THE Water and Sewerage Authority (WASA) is not changing its message to the population to conserve water during the current dry season.
WASA communications manager Daniel Plenty yesterday said recent rainfall did little to improve water levels in the reservoirs, but was just "a drop in the bucket."
He explained that after the dry season, it takes months of rainfall to bring the reservoir levels back up.
WASA previously said the harsh dry season had adversely affected availability at several of its water treatment facilities throughout TT. This includes its four main impounding reservoirs at Arena, Navet, Hollis and Hillsborough in Tobago. All of these reservors are below the long-term averages (LTA) for this time of year.
Recently WASA said the Hollis, Caroni, Navet and Hillsborough reservoirs' current capacities are 63.34, 78.13, 61.36 and 78.31 per cent respectively. The LTA capacities for these reservoirs are 78.16, 87.45, 83.99 and 83.56 per cent.
To mitigate the impact of reduced water availability, WASA said it has begun redistributing water to provide a more equitable supply, with particular focus on customers at the extremities of its distribution network.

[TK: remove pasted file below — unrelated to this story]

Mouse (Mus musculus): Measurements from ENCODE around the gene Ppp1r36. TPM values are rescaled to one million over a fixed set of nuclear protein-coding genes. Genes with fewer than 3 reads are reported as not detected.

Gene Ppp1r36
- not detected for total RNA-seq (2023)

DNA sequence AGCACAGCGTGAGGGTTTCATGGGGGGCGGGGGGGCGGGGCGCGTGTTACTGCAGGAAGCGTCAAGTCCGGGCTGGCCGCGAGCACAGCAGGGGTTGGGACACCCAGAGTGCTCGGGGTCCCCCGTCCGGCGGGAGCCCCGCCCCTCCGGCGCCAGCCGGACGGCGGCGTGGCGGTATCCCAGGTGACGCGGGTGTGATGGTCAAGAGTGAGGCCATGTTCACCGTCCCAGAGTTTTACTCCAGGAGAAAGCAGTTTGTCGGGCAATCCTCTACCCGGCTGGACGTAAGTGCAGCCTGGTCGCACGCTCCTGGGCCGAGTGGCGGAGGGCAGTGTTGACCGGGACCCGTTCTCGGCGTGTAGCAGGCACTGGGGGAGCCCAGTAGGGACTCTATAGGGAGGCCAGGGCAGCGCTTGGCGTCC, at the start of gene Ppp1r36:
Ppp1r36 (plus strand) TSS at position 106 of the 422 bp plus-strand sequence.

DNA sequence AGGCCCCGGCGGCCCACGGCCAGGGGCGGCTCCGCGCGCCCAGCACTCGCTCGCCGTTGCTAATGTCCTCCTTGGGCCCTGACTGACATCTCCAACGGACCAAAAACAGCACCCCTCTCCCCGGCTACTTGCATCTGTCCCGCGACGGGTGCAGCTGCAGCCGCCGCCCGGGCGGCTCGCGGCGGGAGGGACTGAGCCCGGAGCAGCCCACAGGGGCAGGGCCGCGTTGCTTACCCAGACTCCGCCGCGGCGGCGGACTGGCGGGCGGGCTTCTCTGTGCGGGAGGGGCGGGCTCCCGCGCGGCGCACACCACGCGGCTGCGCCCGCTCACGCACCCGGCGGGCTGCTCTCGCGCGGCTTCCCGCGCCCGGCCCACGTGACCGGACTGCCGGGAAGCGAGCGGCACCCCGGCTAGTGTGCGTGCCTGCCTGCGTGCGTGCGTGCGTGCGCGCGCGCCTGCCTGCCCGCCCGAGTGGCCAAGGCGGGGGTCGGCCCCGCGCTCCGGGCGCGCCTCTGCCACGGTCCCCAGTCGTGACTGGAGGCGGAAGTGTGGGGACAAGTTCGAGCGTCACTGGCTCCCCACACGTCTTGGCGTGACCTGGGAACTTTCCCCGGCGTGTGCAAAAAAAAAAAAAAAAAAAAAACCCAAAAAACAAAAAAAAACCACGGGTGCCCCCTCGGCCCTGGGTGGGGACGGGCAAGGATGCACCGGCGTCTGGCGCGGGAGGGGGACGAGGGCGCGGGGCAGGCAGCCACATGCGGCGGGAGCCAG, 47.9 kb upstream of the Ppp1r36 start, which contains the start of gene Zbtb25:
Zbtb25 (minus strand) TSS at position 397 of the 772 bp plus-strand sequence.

It also advised the public to check revised water supply schedules for areas throughout TT. They can be found on the authority's website www.wasa.gov.tt; Facebook and Twitter pages.
Contacted yesterday, staff at the Meteorological Services said the dry season forecast remains in effect.
The TTMS previously said likely impacts of this year's dry season include a reduction in groundwater recharge, surface water flows and rain-fed water availability; increase in surface dryness as the season progresses, which enhances the potential for bush fires; drier than average conditions enhance the chances for some agricultural pests and diseases to thrive; and periods of excessive heat can increase the chances of heat stress for people with heat-sensitive ailments and heat-exposed livestock, pets, and other animals.